First, get a whole bunch of Twinkies!
There’s no use denying it, this part is a childhood dream come true 🙂 I had to empty the grocery store shelves of only two local grocery stores. A passing shopper remarked, “I guess you like Twinkies”, and not having time to explain, I replied, “Yeah–it’s my birthday!” Just messin’ with her.
I had the idea to do a Twinkie lighthouse long before they went on the endangered-species list, and off again, earlier this year. This fun food sculpture was my third for the Festival of Lighthouses held annually at the Maritime Aquarium in Norwalk, Connecticut. It’s on display from Nov. 16th, 2013 through Jan. 20th, 2014 so if you live in the area, be sure to visit and admire all the wonderful, hand-created entries, and vote for your favorite!
As in previous posts, the intention of my how-to’s are to give you, creative reader, a general description of the tools, materials and techniques I use, so you can extrapolate from them when building your own versions of things, other structures and other “skins”.
So here’s the How-To:
Begin with a simple sketch, translated into accurate measurements on grid paper. Make sure the overall size will fit OUT your door and INTO your car!
As before, my modus operandi is “goodies over foamcore armiture, glued with royal icing”. For the Twinkie design, however, the biggest consideration was that I would NOT be able to use royal icing because any trace of grease breaks it down. The Twinkies would fall right off. So, I had to design it around the fact that the snack cakes would have to either sit on a shelf, or be able to be held in place by other cakes or a bit of help from toothpicks. I couldn’t see another way around the problem–perhaps someone else can enlighten me?
So when designing, keep in mind the sizes of foamcore sheets available. Half-inch thickness was essential for this. It’s a bit more cutting, but worth it for the sturdiness. Next I made the semi-annual pilgrimage to Jerry’s Artarama in Norwalk, where they have large sheets of 1/2″ foam core in stock–in Black!! I needed black because I wanted the foamcore support to disappear into the background.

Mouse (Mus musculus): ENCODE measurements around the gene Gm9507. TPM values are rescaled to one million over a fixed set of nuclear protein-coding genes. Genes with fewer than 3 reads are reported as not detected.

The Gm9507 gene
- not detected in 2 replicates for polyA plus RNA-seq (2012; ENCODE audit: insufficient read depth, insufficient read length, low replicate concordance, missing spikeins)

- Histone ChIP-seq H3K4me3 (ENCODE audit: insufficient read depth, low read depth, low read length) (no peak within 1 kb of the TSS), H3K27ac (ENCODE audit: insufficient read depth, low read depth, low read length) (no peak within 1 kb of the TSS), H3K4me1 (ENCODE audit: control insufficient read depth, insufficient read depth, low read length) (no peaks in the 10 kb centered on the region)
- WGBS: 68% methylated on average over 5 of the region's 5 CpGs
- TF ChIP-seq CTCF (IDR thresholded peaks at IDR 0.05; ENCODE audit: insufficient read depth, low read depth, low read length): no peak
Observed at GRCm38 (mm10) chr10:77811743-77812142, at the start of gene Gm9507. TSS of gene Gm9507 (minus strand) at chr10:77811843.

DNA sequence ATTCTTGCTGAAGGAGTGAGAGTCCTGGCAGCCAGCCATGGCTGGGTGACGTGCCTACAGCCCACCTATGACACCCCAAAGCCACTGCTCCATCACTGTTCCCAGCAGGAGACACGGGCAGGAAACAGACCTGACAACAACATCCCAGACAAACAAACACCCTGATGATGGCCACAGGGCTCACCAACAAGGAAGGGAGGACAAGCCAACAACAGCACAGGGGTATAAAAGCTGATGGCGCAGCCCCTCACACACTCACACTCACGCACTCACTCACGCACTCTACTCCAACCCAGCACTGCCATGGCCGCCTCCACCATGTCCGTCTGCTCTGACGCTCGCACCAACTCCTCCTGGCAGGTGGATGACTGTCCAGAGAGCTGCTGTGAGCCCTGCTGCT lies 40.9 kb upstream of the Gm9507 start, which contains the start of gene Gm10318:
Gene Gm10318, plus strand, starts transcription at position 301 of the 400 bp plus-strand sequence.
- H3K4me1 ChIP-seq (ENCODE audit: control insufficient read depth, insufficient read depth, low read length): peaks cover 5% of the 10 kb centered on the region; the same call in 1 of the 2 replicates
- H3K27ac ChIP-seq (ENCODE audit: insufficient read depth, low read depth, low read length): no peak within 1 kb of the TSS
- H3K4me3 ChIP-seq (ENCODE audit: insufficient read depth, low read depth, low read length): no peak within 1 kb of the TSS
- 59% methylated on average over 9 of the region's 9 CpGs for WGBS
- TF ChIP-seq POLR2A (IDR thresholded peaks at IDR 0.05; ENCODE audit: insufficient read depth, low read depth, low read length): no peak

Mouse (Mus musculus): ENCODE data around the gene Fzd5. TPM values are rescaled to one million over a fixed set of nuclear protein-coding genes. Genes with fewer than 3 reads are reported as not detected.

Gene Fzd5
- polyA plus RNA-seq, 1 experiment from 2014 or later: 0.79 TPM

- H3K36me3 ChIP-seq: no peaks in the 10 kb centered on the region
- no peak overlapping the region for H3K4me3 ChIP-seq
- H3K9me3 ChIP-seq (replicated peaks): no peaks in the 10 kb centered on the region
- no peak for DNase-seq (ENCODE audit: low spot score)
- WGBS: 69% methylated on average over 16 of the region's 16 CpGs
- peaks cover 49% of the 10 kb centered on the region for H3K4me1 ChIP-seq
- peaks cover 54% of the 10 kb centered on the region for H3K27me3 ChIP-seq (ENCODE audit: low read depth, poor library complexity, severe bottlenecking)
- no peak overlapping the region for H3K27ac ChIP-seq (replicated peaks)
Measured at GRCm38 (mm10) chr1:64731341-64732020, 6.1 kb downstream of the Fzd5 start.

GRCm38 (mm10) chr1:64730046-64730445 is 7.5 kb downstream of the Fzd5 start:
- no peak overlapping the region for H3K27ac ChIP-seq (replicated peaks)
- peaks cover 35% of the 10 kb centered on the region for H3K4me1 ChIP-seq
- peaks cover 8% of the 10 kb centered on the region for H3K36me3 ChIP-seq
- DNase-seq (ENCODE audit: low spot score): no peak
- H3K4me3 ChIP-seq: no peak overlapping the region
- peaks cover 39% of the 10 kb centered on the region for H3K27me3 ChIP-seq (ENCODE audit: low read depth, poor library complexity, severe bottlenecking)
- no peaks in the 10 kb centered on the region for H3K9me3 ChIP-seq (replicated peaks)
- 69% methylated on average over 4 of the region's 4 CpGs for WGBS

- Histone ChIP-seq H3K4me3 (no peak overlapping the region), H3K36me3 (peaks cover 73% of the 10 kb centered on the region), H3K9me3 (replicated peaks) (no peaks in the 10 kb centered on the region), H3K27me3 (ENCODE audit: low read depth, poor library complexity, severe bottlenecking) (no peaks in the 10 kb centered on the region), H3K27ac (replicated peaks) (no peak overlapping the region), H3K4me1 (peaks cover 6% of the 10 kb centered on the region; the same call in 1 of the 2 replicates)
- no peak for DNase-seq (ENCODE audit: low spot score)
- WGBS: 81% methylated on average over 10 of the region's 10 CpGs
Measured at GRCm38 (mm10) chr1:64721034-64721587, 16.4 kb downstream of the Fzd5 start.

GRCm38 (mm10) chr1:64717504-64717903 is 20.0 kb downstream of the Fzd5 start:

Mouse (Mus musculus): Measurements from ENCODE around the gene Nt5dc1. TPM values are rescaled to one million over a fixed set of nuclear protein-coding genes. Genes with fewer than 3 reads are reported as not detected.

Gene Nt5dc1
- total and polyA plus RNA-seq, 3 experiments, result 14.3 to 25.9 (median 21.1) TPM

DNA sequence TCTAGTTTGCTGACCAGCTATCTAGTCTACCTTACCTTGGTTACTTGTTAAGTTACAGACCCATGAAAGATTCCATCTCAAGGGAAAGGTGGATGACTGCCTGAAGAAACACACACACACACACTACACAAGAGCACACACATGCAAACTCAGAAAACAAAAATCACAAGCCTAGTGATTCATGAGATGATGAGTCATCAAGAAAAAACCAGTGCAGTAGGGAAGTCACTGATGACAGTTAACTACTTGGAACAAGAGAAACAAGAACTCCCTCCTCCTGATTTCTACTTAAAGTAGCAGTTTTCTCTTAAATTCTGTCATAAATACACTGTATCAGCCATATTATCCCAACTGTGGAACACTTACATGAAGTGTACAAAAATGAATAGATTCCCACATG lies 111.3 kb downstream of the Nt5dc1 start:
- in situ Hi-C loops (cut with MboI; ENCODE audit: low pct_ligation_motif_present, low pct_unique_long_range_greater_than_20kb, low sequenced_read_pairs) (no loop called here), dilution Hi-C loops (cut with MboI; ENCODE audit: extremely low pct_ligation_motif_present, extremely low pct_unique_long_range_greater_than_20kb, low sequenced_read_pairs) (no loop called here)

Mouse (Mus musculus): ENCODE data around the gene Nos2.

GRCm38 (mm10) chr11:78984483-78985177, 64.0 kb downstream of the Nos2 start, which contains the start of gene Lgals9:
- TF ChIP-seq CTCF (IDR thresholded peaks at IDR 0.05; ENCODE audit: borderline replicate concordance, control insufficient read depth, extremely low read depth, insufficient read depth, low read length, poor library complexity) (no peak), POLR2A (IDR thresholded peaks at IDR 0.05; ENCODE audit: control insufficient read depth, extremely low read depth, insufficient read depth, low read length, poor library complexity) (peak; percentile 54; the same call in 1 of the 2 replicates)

Lighthouses are cylinders that are broad at the base and taper as they go up. To make this shape, I cut narrow “V”s in the foamcore, being careful to leave it scored but attached at the bottom.
When you stand it up, it pretty much falls right into shape.
Then cut a ring to just fit over the top. It will coax the slats into a perfect circle. Also make a simple box for a base. Cut a hole in the top of the box for the base of the cylinder to go through. Leave out a couple of slats so you can get your arm inside to hot glue the bottom of the cylinder to the bottom of the box. Also hot glue the intersection of the cylinder with the top of the box. Hot-gluing at both of these levels should give the structure plenty of strength to hold up the tiers of weight you’ll be adding.
To make the tiers, cut successively smaller rings out of the same half-inch foamcore. I didn’t have a compass (or protractor?–I still get those two confused) for circles this large, and I didn’t trust a string-tied-between-pencil-and-thumbtack to be accurate enough, so I simply, and a bit painstakingly, measured the radii (speaking Latin now) with a ruler, marking with a pencil as I went around. Then I cut with an X-acto knife, connecting the dots with as smooth an arc as possible. I did invest in a gadget I found at Jerry’s, a foamcore cutter with a blade that you can adjust to cut a 45 degree bevel. This was because I wanted the shelves to disappear, as the Twinkies cantilevered slightly over the edge. You can see the effect of the beveled cuts below.
Getting these diameters right was probably the trickiest part of the whole project. Notice the topmost ring I left at 90 degrees. This was because I would be grasping the whole heavy top by this when disassembling to move. Measurements were important to keep fairly accurate. The height between shelves had to be just shorter than a Twinkie length, so that each Twinkie could be tucked in to help hold itself up. Notice that another good reason to taper the main cylinder, is that it will help hold up the graduated rings.
Here are the pieces cut for assembling the top structure. As you can see, the rectangular box will support the lightbulb socket, with the cord hanging down through the center. The box has to be narrow enough to just fit up inside the plastic jar neck, but wide enough to be stable. The bottom of it gets hot-glued to the bottom disc with the small square hole cut in it for the cord to come through. That disc, in turn, is glued to that first ring that fits snugly over the top of the cylinder (shown in the upper left of the photo below).